We've covered a lot in this chapter: everything from the basics of creating a page that validates as HTML5, through to embedding rich media (video) into our markup and ensuring it behaves responsively. Although not specific to responsive designs, we've also covered how we can write semantically rich and meaningful code and considered how we might ensure pages are meaningful and usable for users that are relying on assistive technology.

An exercise

In this chapter we covered a raft of HTML elements. We didn't cover them all, but we certainly covered all the elements you are likely to need day to day. I think you're ready to try a little exercise to see how much you have understood. Here is a screenshot of the site design used to create the website for this book:

Figure 2.4: A design of the website made for this book

If you have a Mac and you'd rather look at the original Sketch file, it's included in the download code as RWD3e_design.sketch.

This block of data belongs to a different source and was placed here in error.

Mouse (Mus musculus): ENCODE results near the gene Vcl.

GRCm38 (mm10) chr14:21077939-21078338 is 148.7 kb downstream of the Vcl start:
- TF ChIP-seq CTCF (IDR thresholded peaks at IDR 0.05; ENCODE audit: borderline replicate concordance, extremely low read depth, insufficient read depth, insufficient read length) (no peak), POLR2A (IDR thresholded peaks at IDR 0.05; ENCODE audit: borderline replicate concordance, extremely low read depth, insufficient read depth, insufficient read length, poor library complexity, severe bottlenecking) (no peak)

Take a look at the design to try and create an HTML page for it. Consider the head section and what you need in there. Think about the language the content is in and any meta tags you might need. Then think about the visuals themselves. What might be the best elements to use to create the navigation section? Or each of those little sections below the book image? And what about that DOWNLOAD CODE box; any ideas how you might mark that up?

You can see the choices I made by visiting the live site at, but do yourself a favor and don't peek until you've tried it for yourself!

About the Author
  • Ben Frain

    Ben Frain has been a web designer/developer since 1996. He is currently employed as a UI-UX Technical Lead at bet365. Before the web, he worked as an underrated (and modest) TV actor and technology journalist, having graduated from Salford University with a degree in Media and Performance. He has written four equally underrated (his opinion) screenplays and still harbors the (fading) belief he might sell one. Outside of work, he enjoys simple pleasures: playing indoor football while his body and wife still allow it and wrestling with his two sons.

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Responsive Web Design with HTML5 and CSS - Third Edition